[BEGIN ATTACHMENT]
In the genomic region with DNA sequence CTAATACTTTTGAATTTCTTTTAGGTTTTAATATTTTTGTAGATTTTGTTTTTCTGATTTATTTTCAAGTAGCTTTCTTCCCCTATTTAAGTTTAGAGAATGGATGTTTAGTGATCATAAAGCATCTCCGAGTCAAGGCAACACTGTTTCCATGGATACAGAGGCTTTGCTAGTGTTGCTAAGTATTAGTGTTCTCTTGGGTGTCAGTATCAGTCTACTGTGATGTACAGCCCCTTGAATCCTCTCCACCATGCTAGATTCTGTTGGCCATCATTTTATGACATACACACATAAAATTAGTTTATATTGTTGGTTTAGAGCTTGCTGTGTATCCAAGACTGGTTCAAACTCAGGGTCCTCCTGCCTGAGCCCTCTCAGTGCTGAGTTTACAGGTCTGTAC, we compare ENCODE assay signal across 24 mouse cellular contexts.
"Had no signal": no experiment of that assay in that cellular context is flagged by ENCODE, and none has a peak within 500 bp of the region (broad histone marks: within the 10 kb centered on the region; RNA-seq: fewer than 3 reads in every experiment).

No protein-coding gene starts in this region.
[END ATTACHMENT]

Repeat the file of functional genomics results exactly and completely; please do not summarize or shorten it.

In the genomic region with DNA sequence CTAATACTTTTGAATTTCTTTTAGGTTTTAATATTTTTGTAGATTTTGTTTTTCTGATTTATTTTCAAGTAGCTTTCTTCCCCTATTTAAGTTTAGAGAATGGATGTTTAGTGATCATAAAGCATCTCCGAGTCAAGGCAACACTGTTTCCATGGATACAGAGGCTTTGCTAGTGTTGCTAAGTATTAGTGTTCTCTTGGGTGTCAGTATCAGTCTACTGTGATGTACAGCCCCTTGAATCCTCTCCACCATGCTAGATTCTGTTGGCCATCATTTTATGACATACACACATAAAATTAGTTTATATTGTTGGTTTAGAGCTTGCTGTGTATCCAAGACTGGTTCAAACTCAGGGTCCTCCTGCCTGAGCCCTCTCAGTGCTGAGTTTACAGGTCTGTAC, we compare ENCODE assay signal across 24 mouse cellular contexts.
"Had no signal": no experiment of that assay in that cellular context is flagged by ENCODE, and none has a peak within 500 bp of the region (broad histone marks: within the 10 kb centered on the region; RNA-seq: fewer than 3 reads in every experiment).

No protein-coding gene starts in this region.